clock menu more-arrow no yes

Filed under:

Jumbo Package: Hurts Speaks at Manning Academy

New, comments

The rising sophomore talked candidly about his development, the competition with Tua Tagovailoa, and playing for Coach Saban.

NCAA Football: CFP National Championship-Media Day John David Mercer-USA TODAY Sports

Happy Monday, everyone. As mentioned last week, Jalen Hurts was invited to take part in the Manning Passing Academy over the weekend. While there, he spoke briefly with reporters.

Alabama quarterback Jalen Hurts when asked about the presence of highly-touted true freshman quarterback Tua Tagovailoa: “Tua is talented and he is in the same spot I was in last year at this time. I’m confident in my skills and working hard to get better. When you sign with Alabama and Coach Saban you know you are going to face tough competition each year at any spot. What happened last year or years past are gone in Coach Saban’s mind. You have to earn your spot each year.”

To become a better quarterback, Hurts said he has been focusing on improving on the little things.

“Your feet dictate a lot of things for a college quarterback,” he said. “If your feet are good, you can put yourself in a position to make a lot of throws. In addition to my feet, I am working on shoulder movement and looking calm whenever I am in the pocket.”

The young man certainly has the right mentality. He takes nothing for granted and is focused solely on making himself a better football player.

The Tide landed a big commitment on Friday:

"It feels great honestly," Armour-Davis told on Friday. "I'm happy with the decision. It's a good day for me and my family."

A first-team Class 5A All-State and All-Coastal Alabama selection, Armour-Davis finished his junior season with 31 tackles and three interceptions on defense. He also had three TD receptions and one rushing score on offense.

"He's very tall," Mask said. "Obviously, his speed is unreal. He has great ball skills He could really play on both sides of the ball. As far as being a DB is concerned, he can really cover you. In that league (the SEC), it is all about who can cover who."

Saban loves a tall cornerback with a large wingspan.

“They’re in no major rush,” Gorney said. “Some other schools are in a rush to lock kids up and try to keep them committed, but as Alabama has shown over the years, they can get whoever they want to flip at any point. If kids aren’t committed and they have Alabama as a top school, that’s probably where they’re going to end up.”

One potential reason for the slow build is Alabama’s selectiveness with who receives “committable” offers, with head coach Nick Saban preferring prospective student-athletes come work out at team-organized camps in Tuscaloosa.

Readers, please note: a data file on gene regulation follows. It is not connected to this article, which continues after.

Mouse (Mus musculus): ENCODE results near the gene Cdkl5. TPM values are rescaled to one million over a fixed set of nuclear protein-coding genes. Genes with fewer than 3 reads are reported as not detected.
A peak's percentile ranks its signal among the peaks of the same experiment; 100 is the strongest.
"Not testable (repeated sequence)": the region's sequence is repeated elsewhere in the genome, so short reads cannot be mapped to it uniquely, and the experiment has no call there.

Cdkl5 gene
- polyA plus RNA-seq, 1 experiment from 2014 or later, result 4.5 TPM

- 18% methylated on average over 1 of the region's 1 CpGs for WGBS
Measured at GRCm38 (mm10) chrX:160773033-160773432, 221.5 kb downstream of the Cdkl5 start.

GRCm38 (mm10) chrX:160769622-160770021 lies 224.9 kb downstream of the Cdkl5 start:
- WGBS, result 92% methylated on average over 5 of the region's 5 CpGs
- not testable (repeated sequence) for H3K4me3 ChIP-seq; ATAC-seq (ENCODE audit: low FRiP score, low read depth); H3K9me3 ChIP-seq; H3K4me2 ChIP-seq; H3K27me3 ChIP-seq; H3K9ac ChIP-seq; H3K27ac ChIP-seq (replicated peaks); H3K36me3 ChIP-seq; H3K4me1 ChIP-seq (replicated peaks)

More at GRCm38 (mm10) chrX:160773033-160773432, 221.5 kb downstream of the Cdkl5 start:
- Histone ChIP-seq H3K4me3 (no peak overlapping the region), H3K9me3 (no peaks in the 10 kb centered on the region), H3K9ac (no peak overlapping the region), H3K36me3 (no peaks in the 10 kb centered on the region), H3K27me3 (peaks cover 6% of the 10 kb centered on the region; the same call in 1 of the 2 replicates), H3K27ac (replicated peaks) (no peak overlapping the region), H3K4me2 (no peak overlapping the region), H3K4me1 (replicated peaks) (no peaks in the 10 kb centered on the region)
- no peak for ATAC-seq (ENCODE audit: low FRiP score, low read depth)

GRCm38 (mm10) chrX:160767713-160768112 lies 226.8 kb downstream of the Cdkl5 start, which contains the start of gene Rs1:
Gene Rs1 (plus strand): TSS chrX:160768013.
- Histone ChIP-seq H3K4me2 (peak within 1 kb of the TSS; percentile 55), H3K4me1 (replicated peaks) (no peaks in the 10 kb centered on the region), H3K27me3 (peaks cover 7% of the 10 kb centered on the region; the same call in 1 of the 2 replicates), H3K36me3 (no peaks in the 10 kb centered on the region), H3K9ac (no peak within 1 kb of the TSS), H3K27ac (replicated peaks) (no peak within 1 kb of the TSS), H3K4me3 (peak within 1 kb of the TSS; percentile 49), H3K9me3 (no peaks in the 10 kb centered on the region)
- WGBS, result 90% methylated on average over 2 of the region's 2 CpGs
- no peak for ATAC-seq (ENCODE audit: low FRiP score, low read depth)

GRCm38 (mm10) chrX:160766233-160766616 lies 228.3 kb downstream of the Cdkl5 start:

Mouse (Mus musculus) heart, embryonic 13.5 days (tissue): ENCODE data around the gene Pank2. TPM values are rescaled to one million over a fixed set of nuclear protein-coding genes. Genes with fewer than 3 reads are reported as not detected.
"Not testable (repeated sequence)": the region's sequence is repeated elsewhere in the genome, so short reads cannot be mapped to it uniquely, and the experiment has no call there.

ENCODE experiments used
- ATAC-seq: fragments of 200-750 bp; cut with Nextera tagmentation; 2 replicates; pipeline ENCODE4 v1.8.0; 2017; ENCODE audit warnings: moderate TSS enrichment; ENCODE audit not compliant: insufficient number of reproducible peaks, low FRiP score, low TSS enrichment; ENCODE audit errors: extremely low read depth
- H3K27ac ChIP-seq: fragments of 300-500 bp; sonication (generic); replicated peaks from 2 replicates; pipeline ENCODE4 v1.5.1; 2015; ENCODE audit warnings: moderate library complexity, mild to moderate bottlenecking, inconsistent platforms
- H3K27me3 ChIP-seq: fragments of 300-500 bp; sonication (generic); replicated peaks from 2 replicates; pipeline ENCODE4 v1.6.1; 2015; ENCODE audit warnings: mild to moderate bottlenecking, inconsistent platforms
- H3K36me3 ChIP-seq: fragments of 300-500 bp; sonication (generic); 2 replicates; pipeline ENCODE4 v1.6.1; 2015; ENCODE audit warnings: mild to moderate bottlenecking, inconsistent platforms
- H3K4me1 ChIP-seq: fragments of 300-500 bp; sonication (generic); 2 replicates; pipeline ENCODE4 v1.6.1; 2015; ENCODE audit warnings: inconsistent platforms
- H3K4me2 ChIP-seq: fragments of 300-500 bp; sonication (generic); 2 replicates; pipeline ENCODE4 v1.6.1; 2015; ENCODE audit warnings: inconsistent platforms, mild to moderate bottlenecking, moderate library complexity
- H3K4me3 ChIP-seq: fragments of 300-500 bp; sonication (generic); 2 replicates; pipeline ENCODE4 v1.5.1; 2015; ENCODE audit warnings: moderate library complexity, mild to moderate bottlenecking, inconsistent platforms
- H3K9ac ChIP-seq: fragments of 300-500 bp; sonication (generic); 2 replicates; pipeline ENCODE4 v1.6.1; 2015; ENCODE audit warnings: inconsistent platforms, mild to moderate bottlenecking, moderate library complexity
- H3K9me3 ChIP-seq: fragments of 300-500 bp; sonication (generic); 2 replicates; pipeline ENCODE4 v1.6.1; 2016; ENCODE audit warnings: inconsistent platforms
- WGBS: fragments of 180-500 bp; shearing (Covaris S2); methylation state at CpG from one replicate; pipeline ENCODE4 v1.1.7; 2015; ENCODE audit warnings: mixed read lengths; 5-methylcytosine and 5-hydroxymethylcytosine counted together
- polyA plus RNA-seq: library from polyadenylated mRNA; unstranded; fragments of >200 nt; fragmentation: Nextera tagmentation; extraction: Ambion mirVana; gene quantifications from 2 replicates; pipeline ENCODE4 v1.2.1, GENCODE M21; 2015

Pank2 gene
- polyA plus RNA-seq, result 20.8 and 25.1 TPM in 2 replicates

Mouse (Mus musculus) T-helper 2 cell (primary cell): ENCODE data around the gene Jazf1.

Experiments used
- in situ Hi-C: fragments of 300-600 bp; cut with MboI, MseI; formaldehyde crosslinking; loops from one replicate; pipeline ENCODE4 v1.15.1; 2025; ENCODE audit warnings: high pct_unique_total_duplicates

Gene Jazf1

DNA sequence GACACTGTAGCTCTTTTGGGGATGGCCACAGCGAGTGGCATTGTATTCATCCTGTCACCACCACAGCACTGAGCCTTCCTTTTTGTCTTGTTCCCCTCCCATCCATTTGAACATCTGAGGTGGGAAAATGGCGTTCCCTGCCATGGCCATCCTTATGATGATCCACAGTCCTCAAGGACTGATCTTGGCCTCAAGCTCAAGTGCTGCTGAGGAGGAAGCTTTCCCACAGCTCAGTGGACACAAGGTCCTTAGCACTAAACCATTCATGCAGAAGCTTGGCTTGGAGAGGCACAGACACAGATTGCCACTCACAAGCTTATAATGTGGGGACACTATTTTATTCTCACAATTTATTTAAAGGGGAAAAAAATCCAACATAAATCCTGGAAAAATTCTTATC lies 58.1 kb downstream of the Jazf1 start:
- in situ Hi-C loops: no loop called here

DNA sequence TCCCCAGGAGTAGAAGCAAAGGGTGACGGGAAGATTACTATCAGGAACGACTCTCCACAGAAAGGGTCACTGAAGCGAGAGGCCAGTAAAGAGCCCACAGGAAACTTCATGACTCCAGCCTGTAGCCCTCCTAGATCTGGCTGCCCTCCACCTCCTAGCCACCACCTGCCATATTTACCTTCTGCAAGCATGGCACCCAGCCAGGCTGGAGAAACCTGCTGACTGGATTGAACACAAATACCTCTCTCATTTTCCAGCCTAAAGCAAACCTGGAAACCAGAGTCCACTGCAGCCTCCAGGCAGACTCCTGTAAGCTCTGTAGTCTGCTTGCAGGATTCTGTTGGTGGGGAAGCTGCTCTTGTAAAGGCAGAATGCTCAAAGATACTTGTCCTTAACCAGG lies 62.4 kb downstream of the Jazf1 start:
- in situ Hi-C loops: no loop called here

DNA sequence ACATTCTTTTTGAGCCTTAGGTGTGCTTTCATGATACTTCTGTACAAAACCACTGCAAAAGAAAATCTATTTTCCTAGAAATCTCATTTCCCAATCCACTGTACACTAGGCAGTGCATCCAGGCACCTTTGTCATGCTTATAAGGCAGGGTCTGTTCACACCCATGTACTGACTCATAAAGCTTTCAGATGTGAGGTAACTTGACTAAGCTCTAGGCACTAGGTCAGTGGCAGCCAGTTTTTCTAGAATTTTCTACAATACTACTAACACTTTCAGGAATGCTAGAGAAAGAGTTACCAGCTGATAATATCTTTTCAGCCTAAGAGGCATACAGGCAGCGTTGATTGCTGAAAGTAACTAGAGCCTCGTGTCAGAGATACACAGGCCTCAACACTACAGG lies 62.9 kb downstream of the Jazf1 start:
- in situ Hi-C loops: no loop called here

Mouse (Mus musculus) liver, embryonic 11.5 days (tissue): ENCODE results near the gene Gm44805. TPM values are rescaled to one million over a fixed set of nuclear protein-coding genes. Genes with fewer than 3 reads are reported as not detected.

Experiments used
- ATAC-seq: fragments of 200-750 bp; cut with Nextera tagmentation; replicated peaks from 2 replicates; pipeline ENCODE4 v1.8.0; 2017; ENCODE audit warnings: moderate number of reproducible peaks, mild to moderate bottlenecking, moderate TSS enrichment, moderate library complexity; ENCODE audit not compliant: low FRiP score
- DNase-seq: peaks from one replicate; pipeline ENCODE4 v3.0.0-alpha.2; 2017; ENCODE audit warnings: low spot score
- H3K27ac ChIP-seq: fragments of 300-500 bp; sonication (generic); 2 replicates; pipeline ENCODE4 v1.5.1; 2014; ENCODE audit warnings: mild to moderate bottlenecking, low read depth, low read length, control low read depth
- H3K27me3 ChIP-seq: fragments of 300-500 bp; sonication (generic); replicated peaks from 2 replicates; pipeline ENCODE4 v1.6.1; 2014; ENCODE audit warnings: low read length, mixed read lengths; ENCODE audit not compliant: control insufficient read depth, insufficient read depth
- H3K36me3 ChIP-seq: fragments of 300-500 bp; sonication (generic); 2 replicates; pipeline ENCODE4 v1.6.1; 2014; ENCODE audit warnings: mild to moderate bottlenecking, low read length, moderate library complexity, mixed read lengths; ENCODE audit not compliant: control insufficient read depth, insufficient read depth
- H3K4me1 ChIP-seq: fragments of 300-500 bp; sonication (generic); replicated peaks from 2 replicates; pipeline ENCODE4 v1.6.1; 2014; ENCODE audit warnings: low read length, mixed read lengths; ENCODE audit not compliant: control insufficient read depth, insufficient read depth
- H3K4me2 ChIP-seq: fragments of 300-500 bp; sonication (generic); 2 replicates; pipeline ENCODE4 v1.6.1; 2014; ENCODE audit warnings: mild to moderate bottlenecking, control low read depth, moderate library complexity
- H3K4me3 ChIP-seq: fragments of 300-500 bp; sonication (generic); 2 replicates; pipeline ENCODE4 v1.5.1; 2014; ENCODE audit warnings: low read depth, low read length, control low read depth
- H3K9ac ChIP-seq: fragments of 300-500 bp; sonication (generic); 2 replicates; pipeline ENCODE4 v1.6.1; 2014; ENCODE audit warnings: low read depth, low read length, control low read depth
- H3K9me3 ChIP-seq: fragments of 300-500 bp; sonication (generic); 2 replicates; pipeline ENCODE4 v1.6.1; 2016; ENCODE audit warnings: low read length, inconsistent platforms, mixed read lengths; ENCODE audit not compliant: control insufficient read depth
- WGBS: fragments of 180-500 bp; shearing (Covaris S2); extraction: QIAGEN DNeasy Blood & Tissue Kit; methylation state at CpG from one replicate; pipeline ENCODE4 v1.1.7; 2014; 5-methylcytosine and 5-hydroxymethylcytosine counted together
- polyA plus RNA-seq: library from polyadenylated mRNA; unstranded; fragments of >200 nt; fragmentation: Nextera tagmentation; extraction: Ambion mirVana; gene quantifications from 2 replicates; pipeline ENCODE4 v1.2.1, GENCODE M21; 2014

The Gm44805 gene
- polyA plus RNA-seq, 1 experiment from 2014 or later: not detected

Given the nature of recruiting, that stance could also be somewhat detrimental at times.

Obviously Saban can’t just magically flip anyone he wants, but there is a lot of truth here. Of course, the early signing period limits the amount of time available to change minds.

More so than any other tight end on the roster, the sophomore has the potential to fill the playmaker role left behind by O.J. Howard. Despite being a tad undersized a season ago, proved capable as a blocker in 2016, especially as an H back in the zone read concept. Now in the neighborhood of 240 pounds, the 6-foot-5 Forristall should be better suited for the demands that come with working at the point of attack from the in-line position.

It will be interesting to see if Forristall does, in fact, play more of a “Y” role this season. He acquitted himself well at the “H” last season.

Alabama had only one player make the list in 2016, but this year, Atlanta wide receiver Julio Jones (who made the top 10 and will have his spot revealed on Monday), is joined by New York Giants safety Landon Collins at 28; Oakland wide receiver Amari Cooper at 53; Green Bay safety Ha Ha Clinton-Dix at 77; and New England linebacker Dont’a Hightower at 94.

Alabama players are busts in the NFL, y’all.

Yesterday, Becerra announced California will prohibit state-funded and state-sponsored travel to Alabama, Kentucky, South Dakota and Texas based on what was described as "discriminatory legislation" enacted in each state.

I mean, I guess this is their prerogative, but from a college athletics standpoint it seems detrimental to the smaller California schools to limit them from traveling to play, or even recruit for, football in Texas and Alabama, and basketball in Kansas, Kentucky and North Carolina.

Last but not least, check out the ginormous jumbotron in the new Mercedes-Benz stadium:

FSU fans will get a crystal clear view of their favored team’s demise in the opener.

That’s about it for today. Have a great week.

Roll Tide.